If you frequently visit a neurologist or a chiropractor for migraines, chances are you have heard all about the four distinct phases of migraines. You might have experienced all four stages at one point, or you distinguished only one or two of them. If you’re looking for a better and more practical way to manage your symptoms, learning about the different phases, especially a migraine's headache phase, may be a good place to start. Let’s break down the four distinct phases of a migraine episode.
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Plenty of migraineurs says that they experience the warning or prodrome phase. It usually occurs about a day or two before you start noticing the onset of the aura or headache phase. Some of the defining symptoms of the prodrome phase include the following:
It might help to look out for these symptoms so you can prepare for an imminent episode. This way, you can make ample preparations like staying in a quiet and relaxed room or avoiding exposure to common migraine triggers.
According to the latest numbers, around 25 percent of migraineurs say they experience auras or sensory disturbances before their headaches begin to manifest. If you frequently suffer from a migraine episode, you might be familiar with common aura symptoms like seeing flashing lights or blind spots. Besides visual changes or disturbances, you might also note additional symptoms like:
The headache phase tends to cause painful and disabling effects on the body. It can render you incapacitated for several hours, depending on your pain tolerance level or the severity of your attack. Besides the pulsating or throbbing pain that mainly occurs on one side of your head, the headache phase triggers additional symptoms, such as:
Most patients who come in to see an upper cervical chiropractor for migraines can quickly tell that they experience the headache phase of a migraine episode. That’s because we commonly associate migraines with headaches.
However, do note that some cases of migraines don’t trigger headaches. We refer to this type of migraine as silent migraine. Instead of causing headaches, this type of migraine only triggers aura symptoms as well as stomach problems. It can also cause weakness and vomiting.
Most migraineurs aren’t aware that after a headache phase, sometimes the postdrome or hangover phase shortly follows. In this phase, patients commonly experience the same symptoms as the headache phase. On top of that, it tends to trigger cognition and emotional issues like depression, trouble remembering things, and fatigue. Such symptoms occur as the brain tries to recover from the attack. This stage usually follows right after a migraine episode and can persist for about 48 hours.
Chronic or recurring migraine attacks can cause various problems in your daily life. It can take out the fun in doing activities like bonding with family members or sitting under the sun for a nice tan. The episodes can also take a toll on your mental health as you find yourself anxious every time a warning sign or symptom appears.
Thankfully, you now have plenty of promising options to curb the effects of your migraine symptoms. One excellent example of this would be going to an upper cervical chiropractor for migraines.
Studies show that neck misalignment accounts for the onset of various health problems that plague many individuals. Chronic migraine attacks, for example, can sometimes occur when the misaligned neck bones impact neighboring structures like the brainstem and your nerve endings.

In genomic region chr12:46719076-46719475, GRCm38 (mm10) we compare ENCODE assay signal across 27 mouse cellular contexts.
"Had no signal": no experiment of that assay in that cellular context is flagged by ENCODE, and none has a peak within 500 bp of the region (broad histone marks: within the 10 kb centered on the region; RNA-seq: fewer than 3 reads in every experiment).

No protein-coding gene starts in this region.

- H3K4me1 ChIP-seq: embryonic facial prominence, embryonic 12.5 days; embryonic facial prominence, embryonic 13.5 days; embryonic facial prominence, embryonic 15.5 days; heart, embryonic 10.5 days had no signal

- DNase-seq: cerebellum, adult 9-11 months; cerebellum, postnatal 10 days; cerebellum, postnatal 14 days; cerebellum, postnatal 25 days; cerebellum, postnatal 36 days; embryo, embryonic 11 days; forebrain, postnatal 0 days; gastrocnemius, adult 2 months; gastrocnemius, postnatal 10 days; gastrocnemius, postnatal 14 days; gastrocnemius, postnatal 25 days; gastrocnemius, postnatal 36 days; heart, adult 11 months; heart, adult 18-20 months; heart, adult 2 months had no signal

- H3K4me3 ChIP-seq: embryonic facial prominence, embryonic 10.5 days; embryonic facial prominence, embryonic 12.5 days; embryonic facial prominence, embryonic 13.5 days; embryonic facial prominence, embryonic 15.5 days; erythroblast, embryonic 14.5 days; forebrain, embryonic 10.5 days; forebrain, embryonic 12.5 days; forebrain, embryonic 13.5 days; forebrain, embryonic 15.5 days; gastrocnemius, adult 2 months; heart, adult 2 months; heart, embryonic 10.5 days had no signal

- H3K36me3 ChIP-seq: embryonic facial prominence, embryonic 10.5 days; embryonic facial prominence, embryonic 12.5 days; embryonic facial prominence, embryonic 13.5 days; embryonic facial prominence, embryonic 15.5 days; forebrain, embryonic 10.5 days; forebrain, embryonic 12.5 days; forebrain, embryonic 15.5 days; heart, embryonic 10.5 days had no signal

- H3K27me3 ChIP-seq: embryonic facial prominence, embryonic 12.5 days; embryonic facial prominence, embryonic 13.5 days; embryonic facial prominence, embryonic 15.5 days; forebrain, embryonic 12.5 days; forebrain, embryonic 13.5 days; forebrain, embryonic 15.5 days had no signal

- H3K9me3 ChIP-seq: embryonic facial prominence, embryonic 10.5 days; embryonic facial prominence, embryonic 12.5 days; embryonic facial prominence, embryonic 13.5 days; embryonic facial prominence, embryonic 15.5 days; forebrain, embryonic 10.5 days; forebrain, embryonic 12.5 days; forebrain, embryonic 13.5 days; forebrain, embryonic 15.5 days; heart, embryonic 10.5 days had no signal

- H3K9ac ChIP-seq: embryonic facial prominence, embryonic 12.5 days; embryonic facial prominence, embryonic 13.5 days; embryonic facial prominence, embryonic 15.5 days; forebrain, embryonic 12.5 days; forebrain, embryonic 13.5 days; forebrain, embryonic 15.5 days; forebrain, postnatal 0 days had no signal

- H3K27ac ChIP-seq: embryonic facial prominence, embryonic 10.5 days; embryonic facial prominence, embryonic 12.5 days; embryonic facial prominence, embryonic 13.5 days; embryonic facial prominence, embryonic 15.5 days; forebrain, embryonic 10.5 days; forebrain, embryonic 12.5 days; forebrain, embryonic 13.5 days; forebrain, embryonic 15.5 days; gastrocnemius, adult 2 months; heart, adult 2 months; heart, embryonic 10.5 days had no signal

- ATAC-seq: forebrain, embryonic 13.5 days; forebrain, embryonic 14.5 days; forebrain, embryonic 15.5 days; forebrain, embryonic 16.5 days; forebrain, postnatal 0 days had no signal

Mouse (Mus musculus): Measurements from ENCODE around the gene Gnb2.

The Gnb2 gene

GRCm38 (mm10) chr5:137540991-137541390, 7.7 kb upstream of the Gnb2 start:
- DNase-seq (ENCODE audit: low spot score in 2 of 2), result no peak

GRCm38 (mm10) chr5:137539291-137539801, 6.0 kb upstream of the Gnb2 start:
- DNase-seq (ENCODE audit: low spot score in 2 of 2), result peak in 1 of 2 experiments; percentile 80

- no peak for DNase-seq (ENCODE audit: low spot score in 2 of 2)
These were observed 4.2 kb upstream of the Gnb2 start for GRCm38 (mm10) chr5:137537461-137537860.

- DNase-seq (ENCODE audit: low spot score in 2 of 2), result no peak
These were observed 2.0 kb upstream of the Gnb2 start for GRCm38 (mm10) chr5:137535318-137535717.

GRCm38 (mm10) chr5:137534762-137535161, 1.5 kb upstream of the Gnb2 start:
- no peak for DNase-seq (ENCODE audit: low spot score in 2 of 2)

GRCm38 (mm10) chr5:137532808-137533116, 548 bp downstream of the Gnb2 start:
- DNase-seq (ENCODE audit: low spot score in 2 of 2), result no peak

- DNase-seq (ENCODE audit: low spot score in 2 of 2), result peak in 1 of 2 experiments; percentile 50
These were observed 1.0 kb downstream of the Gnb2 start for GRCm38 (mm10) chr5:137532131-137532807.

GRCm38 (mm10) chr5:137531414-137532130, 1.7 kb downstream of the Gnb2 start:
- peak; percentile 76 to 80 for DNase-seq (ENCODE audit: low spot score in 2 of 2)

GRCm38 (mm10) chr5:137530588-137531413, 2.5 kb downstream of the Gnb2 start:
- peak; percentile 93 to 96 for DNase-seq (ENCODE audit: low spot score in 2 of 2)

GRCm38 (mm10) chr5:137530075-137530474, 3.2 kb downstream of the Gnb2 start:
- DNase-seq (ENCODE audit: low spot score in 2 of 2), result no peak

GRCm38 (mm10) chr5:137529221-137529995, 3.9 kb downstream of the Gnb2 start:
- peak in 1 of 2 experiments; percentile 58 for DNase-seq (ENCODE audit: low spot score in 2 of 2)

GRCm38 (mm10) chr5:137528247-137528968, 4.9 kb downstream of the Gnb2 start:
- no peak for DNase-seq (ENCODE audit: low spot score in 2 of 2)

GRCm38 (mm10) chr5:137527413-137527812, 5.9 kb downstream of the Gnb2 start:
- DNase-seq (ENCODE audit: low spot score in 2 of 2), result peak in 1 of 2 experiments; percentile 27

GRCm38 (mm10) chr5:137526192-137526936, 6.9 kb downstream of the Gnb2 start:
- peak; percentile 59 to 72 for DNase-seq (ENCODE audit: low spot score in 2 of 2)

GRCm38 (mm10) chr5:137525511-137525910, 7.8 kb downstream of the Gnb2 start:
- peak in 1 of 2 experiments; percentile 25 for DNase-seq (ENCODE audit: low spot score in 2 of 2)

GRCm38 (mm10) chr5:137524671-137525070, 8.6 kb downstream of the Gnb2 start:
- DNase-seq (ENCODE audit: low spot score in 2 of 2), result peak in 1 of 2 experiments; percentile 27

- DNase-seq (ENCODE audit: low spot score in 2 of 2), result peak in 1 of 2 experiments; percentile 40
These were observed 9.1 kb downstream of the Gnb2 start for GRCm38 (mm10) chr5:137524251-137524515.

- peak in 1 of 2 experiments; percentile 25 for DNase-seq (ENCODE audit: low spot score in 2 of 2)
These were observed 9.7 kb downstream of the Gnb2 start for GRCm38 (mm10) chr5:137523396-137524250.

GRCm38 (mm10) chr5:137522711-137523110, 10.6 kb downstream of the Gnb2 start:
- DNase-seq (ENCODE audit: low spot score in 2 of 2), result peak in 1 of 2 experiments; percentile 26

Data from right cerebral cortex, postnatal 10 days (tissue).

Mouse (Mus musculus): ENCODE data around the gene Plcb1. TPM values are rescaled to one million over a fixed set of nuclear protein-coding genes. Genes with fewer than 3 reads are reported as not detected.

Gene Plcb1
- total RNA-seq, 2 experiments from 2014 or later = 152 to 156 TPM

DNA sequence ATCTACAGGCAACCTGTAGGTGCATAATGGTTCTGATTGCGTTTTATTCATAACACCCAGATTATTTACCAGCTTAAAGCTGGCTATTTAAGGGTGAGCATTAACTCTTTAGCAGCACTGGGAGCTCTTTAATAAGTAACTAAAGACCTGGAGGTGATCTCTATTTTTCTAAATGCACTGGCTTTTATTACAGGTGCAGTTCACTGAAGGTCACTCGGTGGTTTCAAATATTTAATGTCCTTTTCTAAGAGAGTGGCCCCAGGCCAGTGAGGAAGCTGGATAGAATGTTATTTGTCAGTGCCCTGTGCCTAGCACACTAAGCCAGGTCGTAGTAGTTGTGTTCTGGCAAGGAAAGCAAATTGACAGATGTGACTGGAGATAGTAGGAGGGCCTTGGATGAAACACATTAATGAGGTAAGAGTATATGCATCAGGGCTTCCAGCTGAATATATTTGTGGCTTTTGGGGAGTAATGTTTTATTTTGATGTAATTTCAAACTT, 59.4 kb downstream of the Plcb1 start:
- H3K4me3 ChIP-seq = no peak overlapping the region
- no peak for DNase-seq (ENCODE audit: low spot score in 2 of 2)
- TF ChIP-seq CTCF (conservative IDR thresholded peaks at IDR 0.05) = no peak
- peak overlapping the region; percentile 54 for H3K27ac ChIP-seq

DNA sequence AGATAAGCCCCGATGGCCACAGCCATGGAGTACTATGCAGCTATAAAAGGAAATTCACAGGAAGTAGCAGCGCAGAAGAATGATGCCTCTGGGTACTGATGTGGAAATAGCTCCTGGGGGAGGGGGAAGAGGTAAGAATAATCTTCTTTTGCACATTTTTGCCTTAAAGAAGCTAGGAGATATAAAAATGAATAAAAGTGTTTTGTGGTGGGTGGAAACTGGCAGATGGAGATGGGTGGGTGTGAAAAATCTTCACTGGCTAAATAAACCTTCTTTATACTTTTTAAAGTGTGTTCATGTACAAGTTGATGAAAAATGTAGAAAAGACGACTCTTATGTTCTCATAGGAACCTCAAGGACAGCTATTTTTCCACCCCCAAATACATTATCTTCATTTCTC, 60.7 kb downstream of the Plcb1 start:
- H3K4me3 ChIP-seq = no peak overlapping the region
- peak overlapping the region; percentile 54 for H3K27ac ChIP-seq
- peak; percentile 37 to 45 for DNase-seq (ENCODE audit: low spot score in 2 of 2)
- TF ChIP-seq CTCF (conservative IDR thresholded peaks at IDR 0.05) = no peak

As the bones press on the surrounding tissues, normal body processes such as transmitting signals to and from the brain get compromised. It also affects blood flow into the brain, a crucial factor that often increases the occurrence and severity of a migraine episode.
Unfortunately, not many people know that they have a neck misalignment. That’s because we often associate neck misalignment with physical trauma, injuries, or accidents. Studies emphasize that besides such health issues, neck misalignment can also get triggered by other factors like:
Such factors affect the quality of the discs or the protective material found between vertebral bones. When the discs fail to function correctly, the spinal bones, such as your neck bones, can shift from their original location. This seemingly simple vertebral subluxation worsens over time and triggers the onset of health problems such as recurring migraine attacks.
Frequent migraine attacks can be pretty frustrating to deal with. While medications can undoubtedly provide quick relief from the pain, sometimes they’re not enough to help you feel at ease, especially when you experience all four of the migraine phases.
If you’re looking for a natural technique to eliminate your migraine symptoms, you can consult with an upper cervical chiropractor for migraines. This way, you can find out if you have neck bone subluxations and if they’re the reason behind your tormenting pain.
Feel free to reach out to a practitioner near you and discover how upper cervical chiropractic care can address your recurring migraine problems.
The content and materials provided in this web site are for informational and educational purposes only and are not intended to supplement or comprise a medical diagnosis or other professional opinion, or to be used in lieu of a consultation with a physician or competent health care professional for medical diagnosis and/or treatment. All content and materials including research papers, case studies and testimonials summarizing patients' responses to care are intended for educational purposes only and do not imply a guarantee of benefit. Individual results may vary, depending upon several factors including age of the patient, severity of the condition, severity of the spinal injury, and duration of time the condition has been present.